When team practices begin for many sports on Monday, Nov. 26, wrestling will be among the sports added to the list. Already there has been a significant number of students - about 30 to be exact - who have shown interest in particpating in the sport, according to head coach Zachary Monforte. While it is unclear how many of those students he will be able to retain, Monforte said he believes that there are about 10 students who are committed to participating in the sport this winter.
Among them are Hayden Audy and Trevor Wilson - both of whom found out about the program through working out with Monforte.
Wilson said the sport appealed to him because it seemed interesting - a sentiment that Audy also expressed.
"I thought it was really interesting how it's an individual sport. Yes, you have a wrestling team, but it's up to you to win matches and you to put in the effort to get stronger, faster and better," Audy said. "I also think it's just a unique sport. I've never really been exposed to it before within the last few years and I think that it's something really cool and I like trying everything."
The program will start as a club sport this year, but will also have some junior varsity matches, Monforte said.
"We're a club sport this year. I do have a working schedule where we have some JV matches and eventually that's something in the future that will go varsity, but right now it's a club sport." Monforte said.
Mount Anthony Union High School wrestling coach Scott Legacy - whose teams have won a national record 24 consecutive State Championships - said that there is a possibility that some members of BBA's JV wrestling squad might face the MAU JV team at some tournaments this year, but that nothing had been finalized as of yet.
BBA's first match will take place on Dec. 15 at the Granville Tournament in New York, Monforte said.
While practices do not officially start until after Thanksgiving, Monforte said members of the team have already spending time in the weight room to prepare for the season. This past weekend, Monforte took nine members of the team to a wrestling clinic in New York where they had the opportunity to learn from top instructors, including 1972 Olympic gold medalist and Iowa Hawkeyes coach Dan Gable and 2012 Olympic gold medalist Jordan Burroughs - something that really sparked their interest.
Another thing Monforte said he has encouraged his wrestlers to do is watch videos on YouTube and other Web sites of various wrestlers to prepare for the season.
"Mentally they spend a lot of time just thinking wrestling, watching wrestling. Several of the guys have already have watched a ton of videos and have certain wrestlers that they like researching," Monforte said. "Especially after this weekend guys love Jordan Burroughs. They love learning from him. He's a 2012 Olympic gold medalist. He's a young guy, he's 24, and they've been watching his stuff. When you hear all that you feel like you've accomplished something. You've brought a sport in that they don't know."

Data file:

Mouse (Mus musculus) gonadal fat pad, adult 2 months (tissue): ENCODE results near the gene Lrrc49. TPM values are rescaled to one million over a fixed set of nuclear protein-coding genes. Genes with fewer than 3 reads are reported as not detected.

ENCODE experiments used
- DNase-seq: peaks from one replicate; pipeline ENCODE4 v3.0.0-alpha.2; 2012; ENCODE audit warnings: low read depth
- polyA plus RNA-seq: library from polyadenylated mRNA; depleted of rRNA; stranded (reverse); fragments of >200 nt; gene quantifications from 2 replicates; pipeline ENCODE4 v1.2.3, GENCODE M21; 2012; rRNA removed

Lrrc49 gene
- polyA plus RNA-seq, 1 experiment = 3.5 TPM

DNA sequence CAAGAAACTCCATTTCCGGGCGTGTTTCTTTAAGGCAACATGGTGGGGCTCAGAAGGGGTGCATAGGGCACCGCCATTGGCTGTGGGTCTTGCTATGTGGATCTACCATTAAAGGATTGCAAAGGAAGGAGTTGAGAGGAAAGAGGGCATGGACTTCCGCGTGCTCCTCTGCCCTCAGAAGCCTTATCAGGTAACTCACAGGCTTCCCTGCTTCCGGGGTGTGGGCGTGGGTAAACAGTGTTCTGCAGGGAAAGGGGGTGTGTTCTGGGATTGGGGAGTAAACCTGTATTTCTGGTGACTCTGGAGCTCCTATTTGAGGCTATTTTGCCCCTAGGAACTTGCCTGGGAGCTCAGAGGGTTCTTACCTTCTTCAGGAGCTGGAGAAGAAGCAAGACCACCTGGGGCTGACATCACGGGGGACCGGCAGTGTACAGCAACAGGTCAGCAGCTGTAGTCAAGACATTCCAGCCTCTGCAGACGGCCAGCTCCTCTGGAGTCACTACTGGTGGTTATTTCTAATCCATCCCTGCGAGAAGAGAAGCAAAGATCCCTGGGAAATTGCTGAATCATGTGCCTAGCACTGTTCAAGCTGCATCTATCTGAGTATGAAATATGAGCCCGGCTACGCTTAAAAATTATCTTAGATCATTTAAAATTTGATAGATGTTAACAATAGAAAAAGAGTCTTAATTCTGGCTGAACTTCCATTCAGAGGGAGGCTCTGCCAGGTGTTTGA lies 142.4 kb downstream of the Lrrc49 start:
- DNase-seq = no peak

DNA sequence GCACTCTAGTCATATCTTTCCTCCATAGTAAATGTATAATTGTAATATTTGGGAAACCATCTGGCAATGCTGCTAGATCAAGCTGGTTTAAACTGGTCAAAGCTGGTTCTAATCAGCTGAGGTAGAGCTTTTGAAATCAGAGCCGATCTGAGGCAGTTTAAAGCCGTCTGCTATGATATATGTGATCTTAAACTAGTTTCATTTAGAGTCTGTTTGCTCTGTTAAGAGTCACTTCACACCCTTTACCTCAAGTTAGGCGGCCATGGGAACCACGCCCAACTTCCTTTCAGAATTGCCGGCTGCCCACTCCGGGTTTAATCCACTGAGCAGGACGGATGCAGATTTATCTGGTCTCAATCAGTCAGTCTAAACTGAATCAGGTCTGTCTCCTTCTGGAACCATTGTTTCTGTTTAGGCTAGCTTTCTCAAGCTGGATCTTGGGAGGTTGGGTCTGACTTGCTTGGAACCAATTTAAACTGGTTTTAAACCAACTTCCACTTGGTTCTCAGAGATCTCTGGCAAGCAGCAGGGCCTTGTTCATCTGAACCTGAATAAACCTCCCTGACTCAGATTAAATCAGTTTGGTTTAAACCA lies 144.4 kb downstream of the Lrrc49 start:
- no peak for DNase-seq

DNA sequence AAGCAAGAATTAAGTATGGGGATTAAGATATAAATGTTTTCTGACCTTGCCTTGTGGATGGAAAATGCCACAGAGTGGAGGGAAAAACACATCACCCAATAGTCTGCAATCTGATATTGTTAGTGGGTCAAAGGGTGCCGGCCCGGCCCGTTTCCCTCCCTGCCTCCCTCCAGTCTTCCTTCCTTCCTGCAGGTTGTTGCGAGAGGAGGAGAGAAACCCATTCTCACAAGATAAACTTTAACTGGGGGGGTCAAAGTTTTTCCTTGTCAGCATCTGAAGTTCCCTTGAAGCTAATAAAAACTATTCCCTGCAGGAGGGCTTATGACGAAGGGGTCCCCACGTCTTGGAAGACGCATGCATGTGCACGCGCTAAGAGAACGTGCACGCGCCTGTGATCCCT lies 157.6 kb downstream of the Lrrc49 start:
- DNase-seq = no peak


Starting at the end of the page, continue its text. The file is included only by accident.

Going into the season Audy said he believes improving his technique and how to handle specific situations will be his biggest challenges.
"My coach Mr. Monforte has compared wrestling to chess. You got to really know what your opponent [is] going to do four or five moves ahead and I think that really comes with practice and it's something that's learned," Audy said. "So, I think technically that's going to be the hardest thing."
Wilson - who, as well as Audy, also played football - believed the physical conditioning required to compete would be the biggest test he would face during the season.
"It definitely tires me out more than football," said Wilson of the conditioning that he has undergone so far in preparing to compete. "It's just a lot of endurance. You have to wrestle with some guy who also has probably just as much endurance as you and it just gets really tiring. Like with me and Hayden last year we would do moves and wrestle each other a little bit and I would be beat."
The most surprising thing about the sport to Audy was how physicaslly demanding the sport was and how fast fatique set in once a match began. In the clinic that the team went to over the weekend, Audy said that he began to feel fatigue after the first couple of drills.
Serious discussions about forming a team began about a year ago and Monforte said Headmaster Mark Tashjian - who used to be a wrestler - Athletic Director Kathi Bierwirth as well as Dorset author John Irving have all been supporters in implementing the program.
Though building a competitive wrestling program is no easy task, Legacy said by not jumping into a varsity schedule right away, Monforte is putting himself in a position to be successful and develop his athletes.
Legacy said that building a team was a four year process. In his first four years, Legacy said his teams got progressivly better, going 6-8, 8-8, and 12-3-1 before winning the State Championship in his fourth year as head coach. Legacy said Monforte should begin seeing results in his third or fourth year and that MAU would be willing to help.
"I think it's a great thing," said Legacy of BBA starting a wrestling team. "I'm looking forward to it. We have three or four new programs in Vermont this year and if they become very competitive and they're so close to us that's very good for us. Whatever we at Mount Anthony can do to help them to be successful we will do."